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Trump’s first steps: from incompetence to delusion

The first few days of his administration have offered a masterclass in how to not run a country – let’s explain with a contrast of leadership.

Mohammed Fairouz
8 February 2017
Hillary Clinton looks out over North Korea, 2010. Wikimedia Commons/Public Domain.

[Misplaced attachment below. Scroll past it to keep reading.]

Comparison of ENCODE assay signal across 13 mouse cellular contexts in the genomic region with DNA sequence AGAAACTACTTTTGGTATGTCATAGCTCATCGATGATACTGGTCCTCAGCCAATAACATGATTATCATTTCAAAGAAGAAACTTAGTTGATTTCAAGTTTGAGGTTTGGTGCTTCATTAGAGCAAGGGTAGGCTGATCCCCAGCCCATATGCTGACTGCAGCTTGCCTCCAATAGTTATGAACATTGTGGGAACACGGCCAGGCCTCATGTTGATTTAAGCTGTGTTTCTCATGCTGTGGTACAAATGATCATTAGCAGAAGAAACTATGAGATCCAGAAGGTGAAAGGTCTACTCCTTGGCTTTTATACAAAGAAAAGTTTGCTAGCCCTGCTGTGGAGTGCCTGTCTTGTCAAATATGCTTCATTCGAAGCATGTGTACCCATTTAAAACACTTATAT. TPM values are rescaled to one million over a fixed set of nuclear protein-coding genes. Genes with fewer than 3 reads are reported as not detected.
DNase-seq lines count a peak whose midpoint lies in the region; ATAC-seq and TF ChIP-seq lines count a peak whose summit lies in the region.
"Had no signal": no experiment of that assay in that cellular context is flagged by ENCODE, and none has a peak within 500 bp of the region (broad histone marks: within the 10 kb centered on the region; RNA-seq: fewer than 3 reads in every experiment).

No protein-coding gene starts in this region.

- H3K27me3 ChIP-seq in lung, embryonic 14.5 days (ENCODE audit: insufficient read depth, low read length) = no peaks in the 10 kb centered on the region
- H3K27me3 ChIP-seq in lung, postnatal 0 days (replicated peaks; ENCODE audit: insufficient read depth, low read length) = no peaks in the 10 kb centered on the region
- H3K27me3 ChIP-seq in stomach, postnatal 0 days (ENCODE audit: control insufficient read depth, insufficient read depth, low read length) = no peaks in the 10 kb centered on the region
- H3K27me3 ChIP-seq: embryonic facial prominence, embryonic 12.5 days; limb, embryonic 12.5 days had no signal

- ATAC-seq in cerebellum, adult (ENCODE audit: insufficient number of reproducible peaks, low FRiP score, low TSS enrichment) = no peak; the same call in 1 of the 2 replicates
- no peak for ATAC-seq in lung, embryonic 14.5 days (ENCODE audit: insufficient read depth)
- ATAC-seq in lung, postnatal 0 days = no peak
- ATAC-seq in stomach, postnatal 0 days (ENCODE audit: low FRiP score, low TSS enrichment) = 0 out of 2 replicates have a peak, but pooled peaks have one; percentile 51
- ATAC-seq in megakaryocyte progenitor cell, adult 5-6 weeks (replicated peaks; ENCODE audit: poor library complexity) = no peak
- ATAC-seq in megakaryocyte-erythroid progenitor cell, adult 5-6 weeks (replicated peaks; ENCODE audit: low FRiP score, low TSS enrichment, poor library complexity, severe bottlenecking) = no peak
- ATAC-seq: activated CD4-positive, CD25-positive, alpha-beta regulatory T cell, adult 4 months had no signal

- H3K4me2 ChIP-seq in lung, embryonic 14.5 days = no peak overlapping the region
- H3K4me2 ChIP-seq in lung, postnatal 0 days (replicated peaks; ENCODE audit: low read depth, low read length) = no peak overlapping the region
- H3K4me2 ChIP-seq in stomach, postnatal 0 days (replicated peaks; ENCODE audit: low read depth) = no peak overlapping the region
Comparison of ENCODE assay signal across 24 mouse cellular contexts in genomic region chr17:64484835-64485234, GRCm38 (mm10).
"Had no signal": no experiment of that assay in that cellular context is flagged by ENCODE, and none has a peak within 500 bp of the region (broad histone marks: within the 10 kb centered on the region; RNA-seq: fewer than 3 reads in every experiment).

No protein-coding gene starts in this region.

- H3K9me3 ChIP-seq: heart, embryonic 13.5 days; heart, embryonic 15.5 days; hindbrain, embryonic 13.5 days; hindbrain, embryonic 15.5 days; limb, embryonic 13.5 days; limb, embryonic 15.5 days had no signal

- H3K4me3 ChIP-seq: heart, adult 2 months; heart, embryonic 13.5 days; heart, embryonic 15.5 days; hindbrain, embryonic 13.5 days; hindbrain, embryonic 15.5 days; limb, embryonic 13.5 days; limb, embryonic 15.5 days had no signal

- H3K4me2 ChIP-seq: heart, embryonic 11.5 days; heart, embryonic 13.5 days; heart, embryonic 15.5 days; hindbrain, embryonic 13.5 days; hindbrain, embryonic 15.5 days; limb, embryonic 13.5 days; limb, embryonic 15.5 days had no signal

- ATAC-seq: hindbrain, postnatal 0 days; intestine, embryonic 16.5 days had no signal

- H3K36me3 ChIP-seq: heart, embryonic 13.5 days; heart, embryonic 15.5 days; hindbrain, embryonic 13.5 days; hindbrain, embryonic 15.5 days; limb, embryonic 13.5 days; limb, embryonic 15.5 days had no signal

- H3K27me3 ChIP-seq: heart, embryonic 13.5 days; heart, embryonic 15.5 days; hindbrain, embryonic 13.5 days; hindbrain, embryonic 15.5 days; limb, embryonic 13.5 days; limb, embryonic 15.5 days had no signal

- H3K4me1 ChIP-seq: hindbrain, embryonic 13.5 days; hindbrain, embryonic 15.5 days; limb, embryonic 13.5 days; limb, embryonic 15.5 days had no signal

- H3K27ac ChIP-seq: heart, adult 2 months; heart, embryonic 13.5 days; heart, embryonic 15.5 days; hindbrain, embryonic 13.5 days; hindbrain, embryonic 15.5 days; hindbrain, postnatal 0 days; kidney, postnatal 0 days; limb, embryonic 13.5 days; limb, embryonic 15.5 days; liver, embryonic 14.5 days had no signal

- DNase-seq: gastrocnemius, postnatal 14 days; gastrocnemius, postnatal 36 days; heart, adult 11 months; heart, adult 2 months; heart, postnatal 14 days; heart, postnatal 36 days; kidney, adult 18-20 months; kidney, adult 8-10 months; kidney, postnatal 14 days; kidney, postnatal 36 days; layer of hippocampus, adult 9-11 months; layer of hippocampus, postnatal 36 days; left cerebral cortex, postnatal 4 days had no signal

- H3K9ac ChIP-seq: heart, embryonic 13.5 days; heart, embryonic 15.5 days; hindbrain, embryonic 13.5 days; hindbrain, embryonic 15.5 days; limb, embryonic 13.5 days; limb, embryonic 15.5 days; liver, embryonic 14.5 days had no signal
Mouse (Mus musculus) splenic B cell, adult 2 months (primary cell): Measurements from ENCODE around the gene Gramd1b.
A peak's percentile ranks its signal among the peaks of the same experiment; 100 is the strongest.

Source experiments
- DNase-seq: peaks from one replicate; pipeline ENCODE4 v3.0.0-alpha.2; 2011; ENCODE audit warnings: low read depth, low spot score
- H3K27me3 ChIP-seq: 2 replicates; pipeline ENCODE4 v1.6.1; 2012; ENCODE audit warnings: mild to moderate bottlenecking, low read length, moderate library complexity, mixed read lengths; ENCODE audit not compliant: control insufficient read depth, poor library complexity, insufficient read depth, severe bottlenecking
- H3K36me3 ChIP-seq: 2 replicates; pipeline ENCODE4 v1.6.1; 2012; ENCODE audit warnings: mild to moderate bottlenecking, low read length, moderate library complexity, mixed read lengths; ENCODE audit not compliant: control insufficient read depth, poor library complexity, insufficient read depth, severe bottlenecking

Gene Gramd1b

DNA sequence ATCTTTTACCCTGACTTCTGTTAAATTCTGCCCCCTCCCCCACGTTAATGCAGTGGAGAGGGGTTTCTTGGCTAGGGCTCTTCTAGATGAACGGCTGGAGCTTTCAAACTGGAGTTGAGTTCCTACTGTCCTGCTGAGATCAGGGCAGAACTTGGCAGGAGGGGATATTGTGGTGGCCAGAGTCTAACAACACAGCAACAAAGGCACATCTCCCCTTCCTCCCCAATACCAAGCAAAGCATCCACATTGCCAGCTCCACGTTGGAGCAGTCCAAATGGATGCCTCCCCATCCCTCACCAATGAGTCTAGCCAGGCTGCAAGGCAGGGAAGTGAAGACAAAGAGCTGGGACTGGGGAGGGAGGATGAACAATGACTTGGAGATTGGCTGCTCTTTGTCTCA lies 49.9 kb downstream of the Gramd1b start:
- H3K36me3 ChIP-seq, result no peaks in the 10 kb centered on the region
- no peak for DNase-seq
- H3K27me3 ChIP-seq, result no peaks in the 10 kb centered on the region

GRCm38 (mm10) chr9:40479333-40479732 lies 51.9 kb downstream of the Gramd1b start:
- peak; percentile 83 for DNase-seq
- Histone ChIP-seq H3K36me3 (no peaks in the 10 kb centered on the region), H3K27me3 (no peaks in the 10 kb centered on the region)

Hillary Clinton looks out over North Korea, 2010. Wikimedia Commons/Public Domain.I'm trying to find a word that describes the feeling of optimism intermingled with sheer frigid terror. The Trump administration is in a weaker place than I thought it was two weeks ago. The first few days in the life of this administration have offered a veritable masterclass in how to not run a country. This leaves us in a dangerous situation. The hope is that we don't all go together when we go. I'll explain with a contrast of leadership. A picture is worth a thousand words, and the image above is from the demilitarized zone demarcating North and South Korea, a place that president Bill Clinton described as "the scariest place on earth." During her tenure as Secretary of State, while engaged in an analysis of Hillary Clinton's use of the military, I studied her time on the Senate Armed Services Committee. I spoke with soldiers who were impressed by how well-briefed she was and mentioned her quick-footed analyses of information at hand (a strength that would continue evolving). No surprises there. But two mentioned something striking: that, in an area that made many a world leader, foreign or defence minister or senator cringe, she maintained a breezy composure that made more junior members feel at ease; she spoke and, more importantly, listened to the soldiers in such a way that expressed respect. This is important. The military and defence seniors respect these traits as a show of strength and a sign of good leadership. These are the same generals that Trump entered the presidency claiming that he "knew better than."